NOTE: As an alternative to the above, Noodletools will format your Works Cited page for you. See following page.

PCN Research Guide 36

NoodleTools 1. Go to: http://www.noodletools.com 2. To make a new account: a. Look at the top right side of the web site. Click on Current Users: Sign In b. Under Register or Sign In. Click on: Create a Personal ID c. Click on the first option: (An account linked to a school/library subscription or trial.) Then click on the Register button. d. School/Library User name: pcnorth School/Library Password: panthers

e. Click on the Sign In button. f. Choose I am a student or library patron. g. Choose a Personal ID and a password you will remember. Personal ID Password h. Under Easy Login Retrieval type in your initials. i. Phone type in 4 numbers you can remember. j. Click on Register. k. Your new account will be created. The next time you use NoodleTools, just click on the Current Users: Sign In and type in your UserId and Password. 3. Now you need to create a file to put your citations in: a. On the right, click on the Create a New List button. b. Choose the style and version. Unless told differently by your teacher click MLA Advanced. c. Next to Description type in your list name: Discription d. Example: Senior Paper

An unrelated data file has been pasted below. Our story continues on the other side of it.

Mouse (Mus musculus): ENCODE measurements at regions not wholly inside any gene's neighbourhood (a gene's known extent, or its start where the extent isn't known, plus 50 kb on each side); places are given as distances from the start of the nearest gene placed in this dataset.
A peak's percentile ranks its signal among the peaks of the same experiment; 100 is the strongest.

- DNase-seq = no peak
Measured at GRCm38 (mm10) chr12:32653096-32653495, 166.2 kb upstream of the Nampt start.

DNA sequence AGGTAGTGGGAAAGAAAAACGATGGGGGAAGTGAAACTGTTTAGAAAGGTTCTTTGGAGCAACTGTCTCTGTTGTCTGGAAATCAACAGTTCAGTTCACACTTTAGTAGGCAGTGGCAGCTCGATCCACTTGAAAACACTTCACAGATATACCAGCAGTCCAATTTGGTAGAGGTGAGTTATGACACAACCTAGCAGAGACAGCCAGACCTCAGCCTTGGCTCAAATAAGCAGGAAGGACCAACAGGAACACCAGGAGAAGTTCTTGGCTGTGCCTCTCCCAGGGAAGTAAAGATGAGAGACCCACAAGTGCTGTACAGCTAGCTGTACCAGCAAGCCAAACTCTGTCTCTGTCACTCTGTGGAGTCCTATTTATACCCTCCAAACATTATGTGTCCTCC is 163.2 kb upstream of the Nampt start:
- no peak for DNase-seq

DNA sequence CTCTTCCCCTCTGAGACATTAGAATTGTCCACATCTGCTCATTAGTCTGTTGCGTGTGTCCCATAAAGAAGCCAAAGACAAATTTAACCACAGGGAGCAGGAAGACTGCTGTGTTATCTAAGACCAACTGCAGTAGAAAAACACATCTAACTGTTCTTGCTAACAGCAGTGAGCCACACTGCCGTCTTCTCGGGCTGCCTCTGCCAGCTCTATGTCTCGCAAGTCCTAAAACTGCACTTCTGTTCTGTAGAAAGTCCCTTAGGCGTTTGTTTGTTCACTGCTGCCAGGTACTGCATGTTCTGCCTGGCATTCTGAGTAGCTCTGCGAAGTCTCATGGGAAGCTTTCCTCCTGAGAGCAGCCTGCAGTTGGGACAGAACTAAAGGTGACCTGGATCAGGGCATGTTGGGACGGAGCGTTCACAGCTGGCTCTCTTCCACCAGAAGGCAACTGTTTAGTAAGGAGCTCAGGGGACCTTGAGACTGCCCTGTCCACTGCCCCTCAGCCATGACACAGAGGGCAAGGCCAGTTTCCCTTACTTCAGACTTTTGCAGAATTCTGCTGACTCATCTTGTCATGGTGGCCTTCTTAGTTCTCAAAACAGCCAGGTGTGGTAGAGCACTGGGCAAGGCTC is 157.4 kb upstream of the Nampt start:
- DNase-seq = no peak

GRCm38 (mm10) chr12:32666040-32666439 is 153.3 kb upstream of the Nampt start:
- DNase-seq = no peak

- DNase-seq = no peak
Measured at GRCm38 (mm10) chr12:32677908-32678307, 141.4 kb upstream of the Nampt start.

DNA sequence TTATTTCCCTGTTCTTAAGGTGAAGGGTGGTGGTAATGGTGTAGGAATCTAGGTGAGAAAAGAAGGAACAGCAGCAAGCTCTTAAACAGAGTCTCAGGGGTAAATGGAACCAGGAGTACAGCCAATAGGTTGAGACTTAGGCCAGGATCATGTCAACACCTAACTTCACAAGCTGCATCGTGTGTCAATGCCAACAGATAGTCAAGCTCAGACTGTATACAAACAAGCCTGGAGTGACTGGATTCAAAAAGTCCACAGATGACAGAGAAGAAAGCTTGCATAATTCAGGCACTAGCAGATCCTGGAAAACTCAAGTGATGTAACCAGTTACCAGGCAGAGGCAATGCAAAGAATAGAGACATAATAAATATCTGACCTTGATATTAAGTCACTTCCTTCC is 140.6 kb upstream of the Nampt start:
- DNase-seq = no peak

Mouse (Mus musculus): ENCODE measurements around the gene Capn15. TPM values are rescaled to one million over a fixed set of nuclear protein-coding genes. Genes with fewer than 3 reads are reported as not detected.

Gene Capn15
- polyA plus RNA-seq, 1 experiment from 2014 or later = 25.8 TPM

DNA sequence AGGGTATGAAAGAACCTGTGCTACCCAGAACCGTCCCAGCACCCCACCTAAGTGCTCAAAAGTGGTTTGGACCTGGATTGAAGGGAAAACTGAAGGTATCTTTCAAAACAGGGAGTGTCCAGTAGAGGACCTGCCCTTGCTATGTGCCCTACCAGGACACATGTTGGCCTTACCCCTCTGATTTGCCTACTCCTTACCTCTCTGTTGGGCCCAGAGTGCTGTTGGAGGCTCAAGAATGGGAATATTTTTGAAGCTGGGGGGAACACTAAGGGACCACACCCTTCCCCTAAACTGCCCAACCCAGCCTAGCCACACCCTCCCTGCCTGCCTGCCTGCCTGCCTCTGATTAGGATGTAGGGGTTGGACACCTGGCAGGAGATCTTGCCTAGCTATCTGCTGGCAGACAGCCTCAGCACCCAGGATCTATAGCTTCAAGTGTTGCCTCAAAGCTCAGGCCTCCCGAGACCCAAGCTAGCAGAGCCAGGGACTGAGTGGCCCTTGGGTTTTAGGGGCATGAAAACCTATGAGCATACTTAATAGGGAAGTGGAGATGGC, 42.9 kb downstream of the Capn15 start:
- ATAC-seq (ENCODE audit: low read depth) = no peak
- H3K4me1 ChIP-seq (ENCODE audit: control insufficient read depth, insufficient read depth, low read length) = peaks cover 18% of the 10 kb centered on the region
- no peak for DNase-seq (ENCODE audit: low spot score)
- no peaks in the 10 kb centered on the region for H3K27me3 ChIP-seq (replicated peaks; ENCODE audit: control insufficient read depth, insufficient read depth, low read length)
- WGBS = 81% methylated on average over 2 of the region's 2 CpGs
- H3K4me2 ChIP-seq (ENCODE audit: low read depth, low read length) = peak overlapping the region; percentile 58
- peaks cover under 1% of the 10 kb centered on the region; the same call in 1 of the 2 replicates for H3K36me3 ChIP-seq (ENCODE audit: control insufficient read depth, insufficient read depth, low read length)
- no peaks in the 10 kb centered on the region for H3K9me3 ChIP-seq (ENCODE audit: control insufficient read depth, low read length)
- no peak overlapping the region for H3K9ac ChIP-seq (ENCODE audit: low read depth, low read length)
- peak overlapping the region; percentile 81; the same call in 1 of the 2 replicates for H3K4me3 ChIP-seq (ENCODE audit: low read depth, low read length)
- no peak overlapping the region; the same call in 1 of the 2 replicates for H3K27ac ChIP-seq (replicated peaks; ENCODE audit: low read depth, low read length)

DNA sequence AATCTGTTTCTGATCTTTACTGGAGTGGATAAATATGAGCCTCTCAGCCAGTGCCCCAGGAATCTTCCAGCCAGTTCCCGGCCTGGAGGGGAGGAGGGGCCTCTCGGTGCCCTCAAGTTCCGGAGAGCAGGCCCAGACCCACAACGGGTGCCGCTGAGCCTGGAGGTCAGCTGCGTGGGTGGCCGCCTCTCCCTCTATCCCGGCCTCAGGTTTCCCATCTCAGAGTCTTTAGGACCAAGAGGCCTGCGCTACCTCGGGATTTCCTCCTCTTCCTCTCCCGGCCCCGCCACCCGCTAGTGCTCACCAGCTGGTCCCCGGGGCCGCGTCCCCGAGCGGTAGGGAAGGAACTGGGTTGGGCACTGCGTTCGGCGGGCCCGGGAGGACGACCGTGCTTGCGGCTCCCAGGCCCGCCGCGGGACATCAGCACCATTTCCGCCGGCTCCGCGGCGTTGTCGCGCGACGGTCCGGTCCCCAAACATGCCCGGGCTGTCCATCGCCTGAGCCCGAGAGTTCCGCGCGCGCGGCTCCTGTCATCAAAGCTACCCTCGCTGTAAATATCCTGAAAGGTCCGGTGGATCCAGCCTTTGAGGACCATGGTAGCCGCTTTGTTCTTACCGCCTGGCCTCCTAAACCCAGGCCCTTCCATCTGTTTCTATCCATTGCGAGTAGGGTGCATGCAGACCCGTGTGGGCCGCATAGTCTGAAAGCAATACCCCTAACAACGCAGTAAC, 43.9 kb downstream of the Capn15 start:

Click on the Create List button.

4. Under Works Cited, click on the down arrow and choose your source type; then click on Create Citation. 5. Follow the steps to create your citation. 6. When finished click Check for Errors. Any errors will show in red. Correct errors

PCN Research Guide 37 and click Update Citation. 7. You will now see a preview of your citation. Add more citations as needed for your sources. Repeat steps 3-6 for each source. 8. On the left side of the screen you will see several options. Use Open as Word Doc and follow directions for printing. Dont forget name and page number.